The Iraqi systems that were merrily swatting down Tornadoes were the same ones as the Russians had in spades. The amount of AAA and low end SAMS they faced in Iraq was a sideshow compared to the amount of shit the Russians would have thrown up.

Jammer pods and ECM rendered all the Russian supplied high end SAMS in Sadaams arsenal effectively worthless.

Face facts: The RAF was geared up to bomb runways in a WWII stylie because they had failed to grasp how far ECM and PGM's had come on. Anyone with a clue in their head could see the basic flaw with JP233 - Just throw up a curtain of AAA and wait for attacking jets to obligingly fly into said curtain. The RAF missed the technological the boat and had failed to heed the lessons of Vietnam and the Yom Kippur War and if Europe had gone hot, the RAF crews would have been slaughtered.
 
#20
Biggles flying in straight lines into the teeth of murderous AAA fire at 50ft to deploy JP233 when the rest of the world was using LGB's from 20,000ft and we had to dig out the ancient Pave Spike pods left over from when the Bucanners were still flying with the Navy for example?
USAF F-16s didn't use any PGM during the 1991 war. USAF F-15Es used some, but generally employed unguided ordnance (lack of LANTIRN pods), and their attack profiles at the start of the war were to go in low level. One F-16 package going to downtown Baghdad at medium level got whacked, losing two aircraft.

The F-111s were intended to do low level, with their training in Saudi being carried out at 400ft with the aim of getting down to 200ft before the start of the war. One F-111F went down (fatally) at low level during October 90, and this led to the imposition of a 500ft hard deck for training - much to the protest of the '111 crews, who regarded this as unrealistic. When the war kicked off, the 48th TFW went in at 200ft, and almost all their ops were conducted at that height until about 23rd January when the OCA campaign changed to shooting down Iraqi aircraft that were flying and bombing the HASs - for the latter role, the F-111s went up to 15,000ft out of the AAA envelope. They were more readily able to do this in comparison to the RAF because of the F-111F's PGM capability.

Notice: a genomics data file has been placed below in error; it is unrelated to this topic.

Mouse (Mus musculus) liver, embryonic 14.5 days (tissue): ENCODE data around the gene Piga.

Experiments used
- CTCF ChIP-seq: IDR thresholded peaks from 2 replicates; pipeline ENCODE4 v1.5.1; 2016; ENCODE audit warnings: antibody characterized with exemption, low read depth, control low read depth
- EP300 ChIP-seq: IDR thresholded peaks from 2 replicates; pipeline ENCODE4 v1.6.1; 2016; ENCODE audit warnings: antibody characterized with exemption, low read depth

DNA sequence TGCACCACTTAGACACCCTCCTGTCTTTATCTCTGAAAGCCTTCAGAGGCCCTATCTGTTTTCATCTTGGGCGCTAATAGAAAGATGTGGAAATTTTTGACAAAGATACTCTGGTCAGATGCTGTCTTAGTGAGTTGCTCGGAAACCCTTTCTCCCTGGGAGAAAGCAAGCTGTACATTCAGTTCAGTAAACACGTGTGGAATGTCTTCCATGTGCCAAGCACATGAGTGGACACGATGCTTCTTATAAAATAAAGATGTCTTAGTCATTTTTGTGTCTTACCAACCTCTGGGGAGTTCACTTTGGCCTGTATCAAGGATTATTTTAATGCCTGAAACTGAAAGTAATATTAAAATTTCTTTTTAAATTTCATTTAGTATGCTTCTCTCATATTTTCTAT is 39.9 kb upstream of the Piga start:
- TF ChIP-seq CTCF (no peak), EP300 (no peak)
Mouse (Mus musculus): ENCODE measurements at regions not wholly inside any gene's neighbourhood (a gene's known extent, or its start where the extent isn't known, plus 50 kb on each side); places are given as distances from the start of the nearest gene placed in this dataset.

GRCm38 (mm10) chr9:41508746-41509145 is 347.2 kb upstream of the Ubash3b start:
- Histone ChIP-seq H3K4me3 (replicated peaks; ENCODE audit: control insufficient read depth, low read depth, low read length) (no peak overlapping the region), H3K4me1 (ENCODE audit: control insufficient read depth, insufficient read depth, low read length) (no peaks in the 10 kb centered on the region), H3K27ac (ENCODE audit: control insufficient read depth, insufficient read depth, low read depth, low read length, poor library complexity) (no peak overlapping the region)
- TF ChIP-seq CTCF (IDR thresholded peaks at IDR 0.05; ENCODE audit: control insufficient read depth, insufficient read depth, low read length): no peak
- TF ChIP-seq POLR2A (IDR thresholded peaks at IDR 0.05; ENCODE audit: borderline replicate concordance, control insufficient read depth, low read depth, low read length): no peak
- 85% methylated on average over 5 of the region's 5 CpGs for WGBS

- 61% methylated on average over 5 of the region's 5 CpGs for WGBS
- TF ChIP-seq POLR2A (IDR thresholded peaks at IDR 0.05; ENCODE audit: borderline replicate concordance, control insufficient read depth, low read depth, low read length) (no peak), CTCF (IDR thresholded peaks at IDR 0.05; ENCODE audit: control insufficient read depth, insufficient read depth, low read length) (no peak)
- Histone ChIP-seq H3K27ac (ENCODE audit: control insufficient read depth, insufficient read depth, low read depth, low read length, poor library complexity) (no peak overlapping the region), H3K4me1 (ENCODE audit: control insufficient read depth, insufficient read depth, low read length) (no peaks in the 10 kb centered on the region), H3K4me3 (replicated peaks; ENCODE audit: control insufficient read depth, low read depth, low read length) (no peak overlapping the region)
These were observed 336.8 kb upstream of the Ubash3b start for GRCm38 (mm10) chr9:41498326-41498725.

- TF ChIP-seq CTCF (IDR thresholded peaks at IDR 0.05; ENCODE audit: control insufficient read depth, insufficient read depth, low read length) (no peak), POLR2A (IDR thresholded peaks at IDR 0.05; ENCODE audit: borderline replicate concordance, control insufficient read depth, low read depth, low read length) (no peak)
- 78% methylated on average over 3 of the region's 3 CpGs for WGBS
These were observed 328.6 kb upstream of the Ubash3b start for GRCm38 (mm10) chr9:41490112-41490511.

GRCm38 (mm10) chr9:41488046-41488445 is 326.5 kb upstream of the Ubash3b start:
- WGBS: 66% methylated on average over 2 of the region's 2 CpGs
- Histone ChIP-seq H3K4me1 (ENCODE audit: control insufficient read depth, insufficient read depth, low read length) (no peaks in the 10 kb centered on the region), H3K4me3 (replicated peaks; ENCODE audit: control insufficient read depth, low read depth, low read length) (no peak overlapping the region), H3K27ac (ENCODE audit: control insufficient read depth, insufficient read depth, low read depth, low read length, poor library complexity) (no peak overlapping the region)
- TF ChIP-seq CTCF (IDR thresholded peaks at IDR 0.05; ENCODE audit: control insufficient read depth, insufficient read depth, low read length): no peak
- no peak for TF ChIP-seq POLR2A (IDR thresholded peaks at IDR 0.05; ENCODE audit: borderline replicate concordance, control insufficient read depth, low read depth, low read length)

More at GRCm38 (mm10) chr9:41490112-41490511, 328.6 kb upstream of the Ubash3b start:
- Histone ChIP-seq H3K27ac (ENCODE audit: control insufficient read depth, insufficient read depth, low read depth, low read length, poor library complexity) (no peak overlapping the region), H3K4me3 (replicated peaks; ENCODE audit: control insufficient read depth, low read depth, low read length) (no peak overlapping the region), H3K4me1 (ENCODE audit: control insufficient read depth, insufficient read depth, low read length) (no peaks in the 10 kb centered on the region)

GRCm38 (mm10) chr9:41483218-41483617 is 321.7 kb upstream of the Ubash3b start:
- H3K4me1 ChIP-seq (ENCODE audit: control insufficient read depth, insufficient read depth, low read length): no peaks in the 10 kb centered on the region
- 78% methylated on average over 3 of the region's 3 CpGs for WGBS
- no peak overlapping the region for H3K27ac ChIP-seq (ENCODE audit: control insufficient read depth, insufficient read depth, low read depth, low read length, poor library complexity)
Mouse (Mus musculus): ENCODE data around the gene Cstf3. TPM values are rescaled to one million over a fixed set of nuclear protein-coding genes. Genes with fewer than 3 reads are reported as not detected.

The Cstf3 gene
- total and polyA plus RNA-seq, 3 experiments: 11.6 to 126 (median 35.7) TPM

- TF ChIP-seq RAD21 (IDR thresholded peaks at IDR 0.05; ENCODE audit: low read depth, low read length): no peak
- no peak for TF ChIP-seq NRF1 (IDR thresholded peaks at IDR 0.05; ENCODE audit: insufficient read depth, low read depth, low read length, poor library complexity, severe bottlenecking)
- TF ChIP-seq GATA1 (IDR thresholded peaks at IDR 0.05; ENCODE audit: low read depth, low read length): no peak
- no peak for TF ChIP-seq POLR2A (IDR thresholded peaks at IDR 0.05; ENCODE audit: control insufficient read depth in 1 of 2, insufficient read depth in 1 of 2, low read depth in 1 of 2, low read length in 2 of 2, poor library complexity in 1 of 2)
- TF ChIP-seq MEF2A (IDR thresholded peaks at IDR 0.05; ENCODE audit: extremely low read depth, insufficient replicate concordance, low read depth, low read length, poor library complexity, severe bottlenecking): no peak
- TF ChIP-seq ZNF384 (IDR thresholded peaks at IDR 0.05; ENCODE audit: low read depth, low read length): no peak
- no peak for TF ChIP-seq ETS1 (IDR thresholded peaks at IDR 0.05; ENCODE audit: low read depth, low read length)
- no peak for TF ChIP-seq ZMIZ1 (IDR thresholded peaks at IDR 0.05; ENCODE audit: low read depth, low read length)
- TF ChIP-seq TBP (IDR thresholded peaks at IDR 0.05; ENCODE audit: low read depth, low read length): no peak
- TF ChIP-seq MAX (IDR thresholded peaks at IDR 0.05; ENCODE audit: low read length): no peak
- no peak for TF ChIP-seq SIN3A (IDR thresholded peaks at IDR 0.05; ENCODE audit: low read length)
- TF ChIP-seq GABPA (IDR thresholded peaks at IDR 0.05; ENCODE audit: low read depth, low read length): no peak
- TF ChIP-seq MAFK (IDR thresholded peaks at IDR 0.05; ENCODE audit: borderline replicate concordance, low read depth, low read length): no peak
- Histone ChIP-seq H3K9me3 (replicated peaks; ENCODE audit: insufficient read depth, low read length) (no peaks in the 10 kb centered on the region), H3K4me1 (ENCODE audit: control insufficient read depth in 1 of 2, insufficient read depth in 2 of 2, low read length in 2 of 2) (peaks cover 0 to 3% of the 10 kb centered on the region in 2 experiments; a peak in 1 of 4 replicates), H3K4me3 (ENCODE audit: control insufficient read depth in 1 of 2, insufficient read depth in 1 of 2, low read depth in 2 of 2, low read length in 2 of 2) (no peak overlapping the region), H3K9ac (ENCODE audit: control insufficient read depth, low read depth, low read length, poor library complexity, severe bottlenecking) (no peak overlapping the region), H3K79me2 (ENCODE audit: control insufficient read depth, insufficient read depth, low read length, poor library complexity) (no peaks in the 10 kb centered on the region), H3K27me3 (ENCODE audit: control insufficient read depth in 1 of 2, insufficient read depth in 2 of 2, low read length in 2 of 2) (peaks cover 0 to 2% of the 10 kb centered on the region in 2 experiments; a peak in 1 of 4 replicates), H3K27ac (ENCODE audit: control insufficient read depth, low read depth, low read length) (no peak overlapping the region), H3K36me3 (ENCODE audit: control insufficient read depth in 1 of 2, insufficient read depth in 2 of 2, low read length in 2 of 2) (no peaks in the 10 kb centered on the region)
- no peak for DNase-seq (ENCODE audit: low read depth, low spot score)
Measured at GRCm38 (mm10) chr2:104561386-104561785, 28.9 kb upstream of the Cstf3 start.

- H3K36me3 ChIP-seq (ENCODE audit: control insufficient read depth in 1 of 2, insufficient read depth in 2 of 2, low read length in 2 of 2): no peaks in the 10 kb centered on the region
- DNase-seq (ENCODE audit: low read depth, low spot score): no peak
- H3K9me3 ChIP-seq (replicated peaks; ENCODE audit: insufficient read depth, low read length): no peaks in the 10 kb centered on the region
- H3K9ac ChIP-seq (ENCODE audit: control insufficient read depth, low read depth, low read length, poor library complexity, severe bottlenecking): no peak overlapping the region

Conversely, the F-111Es from Upper Heyford and operating out of Incirlik didn't utilise PGM (they had no self-designation capability). What they did was either bombing area targets from 25,000ft, or if accuracy was required, going in at low level was employed - for instance, the attack on the Al Abbas dam (actually the target was the hydro power station there) on the first night. They used nothing but Mk82, CBU-87 and Mk84. Plans to get F-4Es from the 3rd TFW at Clark (which had Pave Tack) never came off, so the F-111Es were dumb bomb only.


Pave Spike was an RAF inovation for the Bucc - the first pods arrived in 1979 and operational capability came in the early '80s. The problem the crustaceans faced was getting a designator pod which was really well suited for Europe - Pave Spike was a daytime only system, even though it could cope with less than perfect weather. The only day/night pods around at the time were the Pave Knife (12 built) and Pave Tack. The latter fitted neatly on the F-111F, but not so well on the F-4E (the crews called it 'Pave Drag' such was the effect on performance). It was trialled on the F-15E prototype, but the size and weight convinced the USAF not to integrate it and to wait for LANTIRN for that aircraft.